Normalise Cycling As A Commuting ChoiceWe need to normalise cycling as a commuter choice. An announcement such as this, coming from a motoring organisation such as AA Roadwatch, could also help to ease the "them and us" mentality that exists at the moment between motorists and cyclists, while at the same time highlighting one of the many benefits of commuting by bike. Getting more people to commute by bike will benefit all other road users as it will lead to less congestion in our cities and towns. Cycle commuting also has the potential, long term, of saving millions of Euro for the health services, both because of the improved air quality and the fact that studies continually show, people who commute by bike are healthier than the general population. And there is safety in numbers: the more people that choose to cycle as their preferred commuting method, the safer it gets.
Car-Free Sundays in Dublin City CentreWe want people to be able to enjoy Dublin City Centre without the hustle and bustle of motor vehicles. By creating just a few car-free streets every Sunday we could enable people of all ages and abilities to walk, cycle and enjoy themselves in the heart of Dublin City. Car-Free Sundays have been trialled successfully in cities around the globe including Paris, Mexico and Singapore. The 'Paris Sans Voitures' (Paris Without Cars) initiative was started by the city's Mayor to tackle chronic air pollution. The first car-free day in Paris resulted in a 40% drop in air pollution and a 50% fall in noise pollution. Each year in Ireland, up to 1,600 premature deaths are linked to air pollution, with motor vehicle emissions making up a substantial proportion of that pollution. The Car-Free Sunday concept can also be combined with free public transport for the day to encourage people to leave their cars at home. A large-scale switch to public transport, or to cycling and walking, could ease congestion in Dublin and improve the city for everyone. We are calling on Dublin City Council to realise the potential of Car-Free Sundays and to begin trials of the concept in the summer of 2018.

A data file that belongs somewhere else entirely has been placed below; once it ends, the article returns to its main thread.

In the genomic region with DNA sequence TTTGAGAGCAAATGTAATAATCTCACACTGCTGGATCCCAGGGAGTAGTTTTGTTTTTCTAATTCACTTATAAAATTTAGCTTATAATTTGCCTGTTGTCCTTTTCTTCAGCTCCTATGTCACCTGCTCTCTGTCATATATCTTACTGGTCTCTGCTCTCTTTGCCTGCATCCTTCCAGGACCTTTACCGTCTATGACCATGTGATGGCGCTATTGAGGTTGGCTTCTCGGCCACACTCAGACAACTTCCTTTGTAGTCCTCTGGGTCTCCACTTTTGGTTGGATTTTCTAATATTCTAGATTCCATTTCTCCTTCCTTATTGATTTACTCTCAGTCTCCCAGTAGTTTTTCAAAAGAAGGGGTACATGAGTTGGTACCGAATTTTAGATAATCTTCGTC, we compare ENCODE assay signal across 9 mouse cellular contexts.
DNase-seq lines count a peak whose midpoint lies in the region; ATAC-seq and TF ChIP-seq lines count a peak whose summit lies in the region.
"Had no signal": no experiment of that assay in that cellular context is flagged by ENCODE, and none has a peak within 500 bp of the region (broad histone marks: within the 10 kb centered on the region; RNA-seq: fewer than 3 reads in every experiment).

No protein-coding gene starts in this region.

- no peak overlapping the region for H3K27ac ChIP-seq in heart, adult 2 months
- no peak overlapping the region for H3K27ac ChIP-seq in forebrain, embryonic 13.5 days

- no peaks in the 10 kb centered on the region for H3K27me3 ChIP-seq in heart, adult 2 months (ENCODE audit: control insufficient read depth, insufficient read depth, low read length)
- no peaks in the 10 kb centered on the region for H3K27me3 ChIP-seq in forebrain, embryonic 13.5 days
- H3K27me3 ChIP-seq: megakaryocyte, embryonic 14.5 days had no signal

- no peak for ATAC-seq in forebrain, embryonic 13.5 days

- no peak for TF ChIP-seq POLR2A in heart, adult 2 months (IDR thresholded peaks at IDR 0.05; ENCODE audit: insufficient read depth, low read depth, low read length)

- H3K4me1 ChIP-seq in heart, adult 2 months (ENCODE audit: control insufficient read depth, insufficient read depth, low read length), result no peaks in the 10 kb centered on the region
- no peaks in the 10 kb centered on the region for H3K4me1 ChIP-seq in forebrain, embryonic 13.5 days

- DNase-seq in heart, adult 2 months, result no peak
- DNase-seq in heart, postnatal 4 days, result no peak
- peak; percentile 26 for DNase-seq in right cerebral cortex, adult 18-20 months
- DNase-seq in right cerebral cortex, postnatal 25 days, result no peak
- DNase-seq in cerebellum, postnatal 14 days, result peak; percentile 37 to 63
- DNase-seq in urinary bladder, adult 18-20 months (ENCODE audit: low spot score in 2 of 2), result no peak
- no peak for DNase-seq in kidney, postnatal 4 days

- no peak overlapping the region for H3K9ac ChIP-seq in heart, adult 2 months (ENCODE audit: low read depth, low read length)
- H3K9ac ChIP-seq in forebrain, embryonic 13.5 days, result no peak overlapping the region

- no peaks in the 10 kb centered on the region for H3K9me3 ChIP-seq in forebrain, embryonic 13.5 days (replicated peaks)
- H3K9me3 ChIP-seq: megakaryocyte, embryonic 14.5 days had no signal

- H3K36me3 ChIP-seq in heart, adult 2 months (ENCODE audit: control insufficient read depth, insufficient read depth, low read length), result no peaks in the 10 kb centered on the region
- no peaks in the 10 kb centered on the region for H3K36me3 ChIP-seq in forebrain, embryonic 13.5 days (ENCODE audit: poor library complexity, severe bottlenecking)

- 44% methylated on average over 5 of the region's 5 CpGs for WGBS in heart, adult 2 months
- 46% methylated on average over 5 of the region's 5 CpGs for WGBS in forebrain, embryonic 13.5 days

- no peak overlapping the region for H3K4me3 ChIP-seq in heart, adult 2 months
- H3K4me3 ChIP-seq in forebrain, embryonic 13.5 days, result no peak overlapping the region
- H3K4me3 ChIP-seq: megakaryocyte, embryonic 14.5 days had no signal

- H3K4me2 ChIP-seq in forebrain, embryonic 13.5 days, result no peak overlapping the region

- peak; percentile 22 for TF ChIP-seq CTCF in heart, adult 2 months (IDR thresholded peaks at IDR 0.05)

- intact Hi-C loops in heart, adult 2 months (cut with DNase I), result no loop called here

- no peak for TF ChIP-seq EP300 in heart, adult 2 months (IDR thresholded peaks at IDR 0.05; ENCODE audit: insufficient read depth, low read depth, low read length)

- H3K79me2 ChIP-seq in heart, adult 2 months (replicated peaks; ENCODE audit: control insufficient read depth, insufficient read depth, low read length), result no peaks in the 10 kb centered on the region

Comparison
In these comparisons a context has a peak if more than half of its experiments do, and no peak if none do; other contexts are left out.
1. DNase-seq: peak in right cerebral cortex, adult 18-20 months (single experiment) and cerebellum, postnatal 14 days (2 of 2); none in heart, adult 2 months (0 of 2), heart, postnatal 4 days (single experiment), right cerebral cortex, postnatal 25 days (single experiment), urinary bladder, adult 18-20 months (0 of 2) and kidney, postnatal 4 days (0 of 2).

Bio-Degradable Pastics1. Less waste to Land Fill, 2. One off use of Non Bio-degradable Plastics finding its way to our Rivers, Seas Lakes, Oceans. 3. Less Plastic waste in Rivers, Lakes, Seas, Oceans. 4. Save energy in the Production and Disposal of one of use,of Non Bio-degrade Waste Plastic. We need to re-think our views on Plastic. Many Plastics are used in our Work Places and Homes. Film " A Plastic Ocean"